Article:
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How To Quickly Optimize Jpeg Images on Linux

cookie 100k

A small cat, a large file-size

Let’s say you need to compress and optimize a JPEG image on Linux.

How do you do it?

You might reach for a GUI app, like GIMP, and play around with settings.

But that requires effort.

In this post we look at using a command line tool to quickly compress images on Linux.

If you don’t like the command line try the small image optimization app ‘Trimmage’, which provides a GUI front-end for jpegoptim (and pngcrush).

How to Install jpegoptim on Ubuntu

First things first: let’s get the tool set-up on your Linux machine.

As jpegoptim is a command line app we’ll show you how to use the command line to install it. This is entirely optional; you can also install the app using the Ubuntu Software Center (or a similar package management tool).

Open a new Terminal session and enter the following command, followed by your password as prompted:

sudo apt-get install jpegoptim

The app is tiny so won’t take long to install. Once it has it’s ready to use.

Using Jpegoptim on Ubuntu

jpegoptim command

Jpegoptim is a small utility that can compress and optimize JPEG files without significant lose in quality — but a notable difference in file size.

Compression can help save on bandwidth (if using images on a website) and make sending emails a bit faster (if you have a slow connection).

Using the tool is simple.

The default command optimizes your jpg images using maximum/lossless settings to offer the best image quality. To process an image you run the ‘jpegoptim’ command followed by the location of the image you wish to compress.

For example, I have a 1.2MB photo of Cookie in my Home folder. To compress it using Jpegoptim I would open a new Terminal session and run:

jpegoptim cookie.jpeg

After the command has ‘done its thang’ — and bear in mind it will overwrite the original file by default — I can check the result. And, sure enough, the file is reduced from 1.2MB to …1.1MB.

Small change, right?

But that’s where we can get fancy and Jpegoptim can show off. The app also lets you reduce a jpg to a specific size. 

An (obvious) tradeoff in setting an arbitrary file size limit is image quality. By Ssecifying a file size you disable the lossless optimization and the image quality takes a nosedive as a result.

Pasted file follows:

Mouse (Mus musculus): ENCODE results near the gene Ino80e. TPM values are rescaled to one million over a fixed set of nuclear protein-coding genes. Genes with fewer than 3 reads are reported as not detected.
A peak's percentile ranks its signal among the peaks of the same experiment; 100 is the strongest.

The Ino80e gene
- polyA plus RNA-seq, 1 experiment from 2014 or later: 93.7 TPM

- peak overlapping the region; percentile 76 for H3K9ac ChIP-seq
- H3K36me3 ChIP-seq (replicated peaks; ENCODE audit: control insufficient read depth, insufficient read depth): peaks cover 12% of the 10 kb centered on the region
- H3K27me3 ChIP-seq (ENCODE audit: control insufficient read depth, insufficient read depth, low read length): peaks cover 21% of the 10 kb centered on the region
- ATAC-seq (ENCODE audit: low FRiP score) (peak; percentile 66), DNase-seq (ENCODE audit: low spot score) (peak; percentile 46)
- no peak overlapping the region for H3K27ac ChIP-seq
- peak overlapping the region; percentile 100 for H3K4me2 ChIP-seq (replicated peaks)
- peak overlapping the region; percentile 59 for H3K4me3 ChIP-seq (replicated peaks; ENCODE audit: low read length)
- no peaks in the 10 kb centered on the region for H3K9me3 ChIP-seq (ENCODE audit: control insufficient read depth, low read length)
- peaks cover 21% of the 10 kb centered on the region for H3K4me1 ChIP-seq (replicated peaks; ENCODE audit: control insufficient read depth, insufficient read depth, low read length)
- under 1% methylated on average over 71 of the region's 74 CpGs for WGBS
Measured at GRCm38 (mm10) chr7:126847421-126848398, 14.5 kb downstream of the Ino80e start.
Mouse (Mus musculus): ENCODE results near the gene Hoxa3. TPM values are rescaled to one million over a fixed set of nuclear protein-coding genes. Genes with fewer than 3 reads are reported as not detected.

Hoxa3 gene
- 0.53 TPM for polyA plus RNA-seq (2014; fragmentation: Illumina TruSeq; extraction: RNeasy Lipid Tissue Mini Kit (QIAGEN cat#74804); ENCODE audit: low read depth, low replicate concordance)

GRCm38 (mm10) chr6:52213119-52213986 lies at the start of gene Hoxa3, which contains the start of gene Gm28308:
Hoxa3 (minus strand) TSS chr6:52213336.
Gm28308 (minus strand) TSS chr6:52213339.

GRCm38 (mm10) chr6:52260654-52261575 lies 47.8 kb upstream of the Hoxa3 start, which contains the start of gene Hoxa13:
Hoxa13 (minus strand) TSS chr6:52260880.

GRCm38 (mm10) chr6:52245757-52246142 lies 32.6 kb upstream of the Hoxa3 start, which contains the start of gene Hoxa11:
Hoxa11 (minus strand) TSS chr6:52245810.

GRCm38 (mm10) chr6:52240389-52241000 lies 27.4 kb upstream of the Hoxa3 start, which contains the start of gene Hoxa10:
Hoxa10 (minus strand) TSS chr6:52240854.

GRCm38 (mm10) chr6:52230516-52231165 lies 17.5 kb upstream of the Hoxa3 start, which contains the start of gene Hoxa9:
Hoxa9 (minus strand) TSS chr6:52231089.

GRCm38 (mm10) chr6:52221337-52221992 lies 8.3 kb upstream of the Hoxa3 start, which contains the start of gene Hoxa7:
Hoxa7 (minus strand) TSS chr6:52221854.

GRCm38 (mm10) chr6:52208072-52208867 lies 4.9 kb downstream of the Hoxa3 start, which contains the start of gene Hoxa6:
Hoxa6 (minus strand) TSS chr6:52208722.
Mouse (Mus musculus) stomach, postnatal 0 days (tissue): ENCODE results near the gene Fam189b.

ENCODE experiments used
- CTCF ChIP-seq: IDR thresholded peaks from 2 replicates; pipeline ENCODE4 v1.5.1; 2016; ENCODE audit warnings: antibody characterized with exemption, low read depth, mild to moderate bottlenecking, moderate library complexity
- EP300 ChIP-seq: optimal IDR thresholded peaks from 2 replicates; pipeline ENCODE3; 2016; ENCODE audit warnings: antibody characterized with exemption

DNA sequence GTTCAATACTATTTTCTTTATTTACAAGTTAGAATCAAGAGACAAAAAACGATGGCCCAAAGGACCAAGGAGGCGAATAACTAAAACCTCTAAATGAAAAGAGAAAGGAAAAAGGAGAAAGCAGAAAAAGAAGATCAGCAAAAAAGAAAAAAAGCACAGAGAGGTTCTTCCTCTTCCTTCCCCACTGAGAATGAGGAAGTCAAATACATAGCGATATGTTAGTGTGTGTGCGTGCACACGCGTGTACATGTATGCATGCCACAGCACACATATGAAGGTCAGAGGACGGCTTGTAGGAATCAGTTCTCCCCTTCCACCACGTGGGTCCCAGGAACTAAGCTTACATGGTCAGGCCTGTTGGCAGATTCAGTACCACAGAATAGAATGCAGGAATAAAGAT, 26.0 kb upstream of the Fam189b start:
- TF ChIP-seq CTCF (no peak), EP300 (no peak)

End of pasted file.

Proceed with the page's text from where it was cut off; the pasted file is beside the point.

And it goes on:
But it’s using this option that we can dramatically reduce jpeg size.

terminal command

To go back to our example, let’s re-compress our photo of Cookie to something more web-friendly and take it from 1.1MB to a more manageable 100k.

We can specify a file size in either kilobytes (k) or as a percentage (%) and, just to confuse things we’ll need to tell the app that it can overwrite the previous attempt to compress it.

jpegoptim --size=100k cookie.jpeg --overwrite

Note that the argument stating the size comes before the image location but that the okay to overwrite comes after it.

The resulting image is roughly my chosen file-size (a rogue kb over) and has dropped in quality as a result:

cookie 100k

Now let’s be crazy and reduce the image to just 15kb! This time we’ll also choose to save the file in a different location using the ‘–dest‘ flag:

jpegoptim --size=15k cookie.jpg --dest ~/Desktop

The result:


Other Features

It is also possible to optimise several images at once simply by listing them:

jpegoptim kittens.jpeg cats.jpg feline_good.jpg

Need to batch process an entire folder of jpegs? Jpegoptim can handle that too:

jpegoptim ~/Pictures/CatPhotos/*.jpeg

To see a full list of options and usage instructions for this utility see the Ubuntu manpage by running:

man jpegoptim

Do you have a favourite command-line utility? Let us know about it in the comments below or by sending us a tip!